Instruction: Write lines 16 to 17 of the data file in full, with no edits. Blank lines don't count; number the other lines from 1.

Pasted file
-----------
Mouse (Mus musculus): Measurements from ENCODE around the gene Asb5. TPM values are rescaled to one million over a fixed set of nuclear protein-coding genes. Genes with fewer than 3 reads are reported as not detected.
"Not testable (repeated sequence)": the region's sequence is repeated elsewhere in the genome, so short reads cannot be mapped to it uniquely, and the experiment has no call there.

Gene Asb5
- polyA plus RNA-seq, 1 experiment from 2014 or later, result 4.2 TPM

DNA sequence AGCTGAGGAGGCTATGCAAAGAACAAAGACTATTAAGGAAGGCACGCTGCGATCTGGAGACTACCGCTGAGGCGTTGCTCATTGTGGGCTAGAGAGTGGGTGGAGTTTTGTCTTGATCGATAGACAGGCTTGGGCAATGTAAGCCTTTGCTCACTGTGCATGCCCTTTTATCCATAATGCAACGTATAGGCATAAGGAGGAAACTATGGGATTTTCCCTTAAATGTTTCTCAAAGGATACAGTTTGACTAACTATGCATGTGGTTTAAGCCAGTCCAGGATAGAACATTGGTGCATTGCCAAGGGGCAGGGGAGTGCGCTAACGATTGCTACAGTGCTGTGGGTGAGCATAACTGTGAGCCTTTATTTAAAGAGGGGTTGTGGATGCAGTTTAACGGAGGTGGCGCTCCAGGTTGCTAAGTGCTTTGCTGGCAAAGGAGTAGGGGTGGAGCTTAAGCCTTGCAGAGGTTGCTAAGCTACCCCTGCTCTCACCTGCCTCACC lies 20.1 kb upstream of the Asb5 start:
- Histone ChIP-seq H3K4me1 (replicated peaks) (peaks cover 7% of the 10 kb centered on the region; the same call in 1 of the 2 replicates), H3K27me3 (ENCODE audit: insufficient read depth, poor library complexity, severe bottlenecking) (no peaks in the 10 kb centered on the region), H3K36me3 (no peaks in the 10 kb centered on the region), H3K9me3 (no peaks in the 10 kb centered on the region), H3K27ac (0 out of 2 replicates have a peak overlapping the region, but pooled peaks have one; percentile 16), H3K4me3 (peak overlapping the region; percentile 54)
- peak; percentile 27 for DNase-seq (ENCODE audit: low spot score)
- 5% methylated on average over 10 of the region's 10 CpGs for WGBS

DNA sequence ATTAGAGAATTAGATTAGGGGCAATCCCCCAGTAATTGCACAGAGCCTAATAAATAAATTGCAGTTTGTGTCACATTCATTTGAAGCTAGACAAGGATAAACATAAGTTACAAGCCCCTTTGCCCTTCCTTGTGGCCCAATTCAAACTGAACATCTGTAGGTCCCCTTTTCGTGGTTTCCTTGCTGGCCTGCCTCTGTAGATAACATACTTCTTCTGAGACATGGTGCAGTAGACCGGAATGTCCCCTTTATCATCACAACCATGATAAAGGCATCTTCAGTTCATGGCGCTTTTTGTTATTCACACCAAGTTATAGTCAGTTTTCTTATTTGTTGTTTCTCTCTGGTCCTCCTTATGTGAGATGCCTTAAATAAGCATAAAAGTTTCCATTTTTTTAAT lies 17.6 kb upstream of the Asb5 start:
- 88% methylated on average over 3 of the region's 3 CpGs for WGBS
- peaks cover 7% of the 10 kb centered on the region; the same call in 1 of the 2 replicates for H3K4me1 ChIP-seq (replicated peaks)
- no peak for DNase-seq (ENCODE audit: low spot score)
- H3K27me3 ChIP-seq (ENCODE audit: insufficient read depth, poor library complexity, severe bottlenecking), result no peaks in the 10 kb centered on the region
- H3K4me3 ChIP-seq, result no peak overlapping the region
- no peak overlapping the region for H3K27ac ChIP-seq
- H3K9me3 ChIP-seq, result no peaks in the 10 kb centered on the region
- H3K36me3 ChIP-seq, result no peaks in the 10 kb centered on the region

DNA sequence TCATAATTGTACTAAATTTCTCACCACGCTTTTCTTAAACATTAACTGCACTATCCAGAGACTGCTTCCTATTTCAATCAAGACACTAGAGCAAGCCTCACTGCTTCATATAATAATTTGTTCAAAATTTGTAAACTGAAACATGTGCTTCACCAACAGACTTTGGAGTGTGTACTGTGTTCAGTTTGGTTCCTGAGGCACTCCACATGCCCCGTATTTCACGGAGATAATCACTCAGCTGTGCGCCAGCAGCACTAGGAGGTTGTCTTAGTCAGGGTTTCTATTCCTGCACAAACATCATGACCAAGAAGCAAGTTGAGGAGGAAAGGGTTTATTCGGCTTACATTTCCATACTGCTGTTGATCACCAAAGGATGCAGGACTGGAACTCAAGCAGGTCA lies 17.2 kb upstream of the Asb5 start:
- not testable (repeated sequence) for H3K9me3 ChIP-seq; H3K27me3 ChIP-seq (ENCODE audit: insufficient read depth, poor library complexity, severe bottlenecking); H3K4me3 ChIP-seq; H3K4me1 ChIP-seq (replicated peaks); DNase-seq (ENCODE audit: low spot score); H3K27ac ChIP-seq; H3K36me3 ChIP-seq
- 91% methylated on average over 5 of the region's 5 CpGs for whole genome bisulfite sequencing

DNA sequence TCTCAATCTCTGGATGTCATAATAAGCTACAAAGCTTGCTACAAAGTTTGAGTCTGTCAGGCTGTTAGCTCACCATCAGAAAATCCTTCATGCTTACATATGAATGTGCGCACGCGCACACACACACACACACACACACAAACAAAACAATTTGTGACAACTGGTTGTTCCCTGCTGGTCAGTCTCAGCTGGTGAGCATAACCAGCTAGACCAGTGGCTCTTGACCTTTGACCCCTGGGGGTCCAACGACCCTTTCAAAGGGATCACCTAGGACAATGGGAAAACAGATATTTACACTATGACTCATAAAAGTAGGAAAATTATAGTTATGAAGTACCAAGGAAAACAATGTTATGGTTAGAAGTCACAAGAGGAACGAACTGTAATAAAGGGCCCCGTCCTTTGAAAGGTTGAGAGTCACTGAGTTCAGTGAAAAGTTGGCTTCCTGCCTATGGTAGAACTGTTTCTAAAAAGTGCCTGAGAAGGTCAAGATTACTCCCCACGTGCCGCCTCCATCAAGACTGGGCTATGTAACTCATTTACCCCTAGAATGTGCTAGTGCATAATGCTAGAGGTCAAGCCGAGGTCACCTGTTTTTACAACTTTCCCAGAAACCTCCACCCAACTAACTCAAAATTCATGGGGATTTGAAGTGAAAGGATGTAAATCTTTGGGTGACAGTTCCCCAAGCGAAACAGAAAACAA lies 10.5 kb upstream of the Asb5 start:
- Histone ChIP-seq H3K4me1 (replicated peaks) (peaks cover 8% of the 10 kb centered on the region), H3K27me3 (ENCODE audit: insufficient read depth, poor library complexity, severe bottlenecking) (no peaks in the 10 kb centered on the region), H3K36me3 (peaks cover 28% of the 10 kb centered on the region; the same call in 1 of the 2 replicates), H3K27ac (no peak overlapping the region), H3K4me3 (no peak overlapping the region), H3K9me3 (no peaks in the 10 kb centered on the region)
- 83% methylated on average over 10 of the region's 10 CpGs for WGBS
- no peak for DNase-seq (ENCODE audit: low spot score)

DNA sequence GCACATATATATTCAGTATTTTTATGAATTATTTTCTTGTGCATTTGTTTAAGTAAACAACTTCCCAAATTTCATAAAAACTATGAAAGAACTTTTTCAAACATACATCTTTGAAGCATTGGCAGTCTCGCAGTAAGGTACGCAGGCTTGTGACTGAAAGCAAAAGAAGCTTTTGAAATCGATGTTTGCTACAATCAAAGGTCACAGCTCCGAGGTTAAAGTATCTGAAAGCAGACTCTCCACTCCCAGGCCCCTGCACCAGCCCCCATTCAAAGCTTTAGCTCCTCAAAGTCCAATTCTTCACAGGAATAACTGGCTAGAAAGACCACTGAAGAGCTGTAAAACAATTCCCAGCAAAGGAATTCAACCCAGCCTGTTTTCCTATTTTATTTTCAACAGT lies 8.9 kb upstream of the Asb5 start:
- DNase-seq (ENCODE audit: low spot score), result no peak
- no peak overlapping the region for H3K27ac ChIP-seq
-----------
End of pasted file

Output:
- H3K9me3 ChIP-seq, result no peaks in the 10 kb centered on the region
- H3K36me3 ChIP-seq, result no peaks in the 10 kb centered on the region